Combustible Celluloid
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With: Michael Murphy, Peter Berg, Mitch Pileggi, Sam Scarber, Camille Cooper, Ted Raimi, Virginia Morris, Richard Brooks, Heather Langenkamp, John Tesh
Written by: Wes Craven
Directed by: Wes Craven
MPAA Rating: R
Running Time: 109
Date: 10/27/1989

Shocker (1989)

3 Stars (out of 4)

Under Current

By Jeffrey M. Anderson

I saw Wes Craven's Shocker at the Empire theater in San Francisco, and I enjoyed it, but critics at the time could not get over the fact that Craven had tried, with his nasty new villain Horace Pinker, to create another Freddy Krueger and another franchise. As if that was a bad thing. And Pinker is an amazingly cool, terrifying baddie. He's perhaps even scarier than Freddy, given the intimidatingly personal nature of his relationship with the hero.

Played by Mitch Pileggi (who would go on to play the much cooler-headed Skinner on TV's The X-Files), Pinker is a sneering, bald serial killer who runs a TV repair shop and walks with a limp. He once killed the entire family of Jonathan Parker (Peter Berg), and is on the loose. Jonathan now lives with a foster father, quick-tempered police lieutenant Don Parker (Michael Murphy), has lots of friends on the football team at school, and has a beautiful girlfriend, Alison (Cami Cooper). All of them are in danger. Pinker is caught and executed, but comes back as a supernatural being, able to leap from body to body, and eventually able to travel through television broadcasts. It's up to Jonathan to stop him (he has dreams about Pinker's movements and has some kind of connection with him).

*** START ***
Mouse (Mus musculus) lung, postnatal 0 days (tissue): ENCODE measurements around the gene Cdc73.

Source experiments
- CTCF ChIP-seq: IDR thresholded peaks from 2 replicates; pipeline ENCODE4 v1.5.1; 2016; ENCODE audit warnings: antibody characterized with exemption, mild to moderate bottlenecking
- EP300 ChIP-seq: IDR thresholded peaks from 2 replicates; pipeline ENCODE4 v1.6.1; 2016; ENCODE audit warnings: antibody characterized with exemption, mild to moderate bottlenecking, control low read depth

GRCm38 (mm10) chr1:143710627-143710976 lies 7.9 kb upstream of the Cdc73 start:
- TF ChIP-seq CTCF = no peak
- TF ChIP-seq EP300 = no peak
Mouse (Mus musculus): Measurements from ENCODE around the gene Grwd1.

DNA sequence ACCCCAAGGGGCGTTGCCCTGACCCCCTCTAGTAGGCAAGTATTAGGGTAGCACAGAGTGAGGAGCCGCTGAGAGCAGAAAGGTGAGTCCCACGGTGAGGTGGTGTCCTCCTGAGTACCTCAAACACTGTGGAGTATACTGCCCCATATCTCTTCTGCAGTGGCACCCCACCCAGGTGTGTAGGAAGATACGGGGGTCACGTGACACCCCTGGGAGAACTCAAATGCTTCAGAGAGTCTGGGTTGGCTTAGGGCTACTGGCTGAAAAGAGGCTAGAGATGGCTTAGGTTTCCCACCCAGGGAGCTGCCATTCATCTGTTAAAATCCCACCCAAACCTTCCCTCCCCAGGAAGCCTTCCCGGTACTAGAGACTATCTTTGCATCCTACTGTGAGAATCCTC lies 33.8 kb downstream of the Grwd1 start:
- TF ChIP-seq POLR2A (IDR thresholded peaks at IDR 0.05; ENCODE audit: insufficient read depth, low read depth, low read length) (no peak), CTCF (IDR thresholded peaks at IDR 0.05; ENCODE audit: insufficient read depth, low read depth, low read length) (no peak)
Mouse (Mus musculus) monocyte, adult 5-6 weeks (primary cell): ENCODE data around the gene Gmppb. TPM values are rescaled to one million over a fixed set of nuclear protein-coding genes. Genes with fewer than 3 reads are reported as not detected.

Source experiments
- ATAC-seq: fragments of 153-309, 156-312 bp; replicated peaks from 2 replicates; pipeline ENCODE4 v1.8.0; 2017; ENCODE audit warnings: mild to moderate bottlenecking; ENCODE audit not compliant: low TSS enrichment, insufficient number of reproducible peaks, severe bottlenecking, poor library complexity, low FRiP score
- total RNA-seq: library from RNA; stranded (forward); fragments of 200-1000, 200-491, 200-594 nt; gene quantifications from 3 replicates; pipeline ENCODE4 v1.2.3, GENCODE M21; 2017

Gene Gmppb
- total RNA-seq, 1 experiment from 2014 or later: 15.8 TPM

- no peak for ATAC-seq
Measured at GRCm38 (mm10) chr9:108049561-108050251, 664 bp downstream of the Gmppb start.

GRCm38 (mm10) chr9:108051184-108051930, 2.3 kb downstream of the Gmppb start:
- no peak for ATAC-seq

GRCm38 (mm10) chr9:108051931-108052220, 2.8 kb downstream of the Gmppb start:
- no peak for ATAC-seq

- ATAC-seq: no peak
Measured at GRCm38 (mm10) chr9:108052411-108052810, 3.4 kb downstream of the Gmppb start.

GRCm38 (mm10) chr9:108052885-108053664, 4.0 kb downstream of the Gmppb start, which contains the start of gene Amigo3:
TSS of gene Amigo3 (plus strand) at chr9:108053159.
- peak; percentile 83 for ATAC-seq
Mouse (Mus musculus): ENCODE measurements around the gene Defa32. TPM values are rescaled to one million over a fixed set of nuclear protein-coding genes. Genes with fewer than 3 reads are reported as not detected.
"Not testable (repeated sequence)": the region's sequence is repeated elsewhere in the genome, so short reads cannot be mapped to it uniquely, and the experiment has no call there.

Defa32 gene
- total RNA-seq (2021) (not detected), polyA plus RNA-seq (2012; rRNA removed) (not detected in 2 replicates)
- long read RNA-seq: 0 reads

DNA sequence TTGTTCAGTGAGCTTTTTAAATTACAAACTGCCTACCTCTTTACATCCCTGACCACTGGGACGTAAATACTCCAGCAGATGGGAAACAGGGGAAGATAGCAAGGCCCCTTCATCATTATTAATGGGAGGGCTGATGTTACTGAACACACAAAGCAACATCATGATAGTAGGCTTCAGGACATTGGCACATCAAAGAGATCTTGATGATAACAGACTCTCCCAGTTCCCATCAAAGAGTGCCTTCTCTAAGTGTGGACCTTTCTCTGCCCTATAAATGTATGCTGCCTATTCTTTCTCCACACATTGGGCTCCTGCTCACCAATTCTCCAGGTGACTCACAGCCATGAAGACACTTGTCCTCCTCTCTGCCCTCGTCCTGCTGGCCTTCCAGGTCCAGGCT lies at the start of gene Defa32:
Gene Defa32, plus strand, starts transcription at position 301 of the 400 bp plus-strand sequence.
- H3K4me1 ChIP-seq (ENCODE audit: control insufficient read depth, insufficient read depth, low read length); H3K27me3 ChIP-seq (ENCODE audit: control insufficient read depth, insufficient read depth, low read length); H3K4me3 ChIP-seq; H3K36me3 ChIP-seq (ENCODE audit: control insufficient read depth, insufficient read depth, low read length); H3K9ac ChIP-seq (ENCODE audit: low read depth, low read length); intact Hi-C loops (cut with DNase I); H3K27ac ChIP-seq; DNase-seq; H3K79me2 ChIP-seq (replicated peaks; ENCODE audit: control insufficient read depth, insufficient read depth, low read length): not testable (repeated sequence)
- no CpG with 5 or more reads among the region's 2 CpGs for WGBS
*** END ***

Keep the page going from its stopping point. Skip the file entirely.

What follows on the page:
Craven's movie is long, and it takes a while for the electricity to start, but it's apparent that he's totally involved and committed to the fear -- and the fun. (There are a few jokes.) His clever idea allows for a few brilliant chases and special-effects showdowns. Perhaps now that Craven is gone (I'm writing this in September of 2015) viewers can give it another look with a new perspective. Only Joe Bob Briggs seemed to fully appreciate it in its time, adding it to the "Drive-In Hall of Fame."

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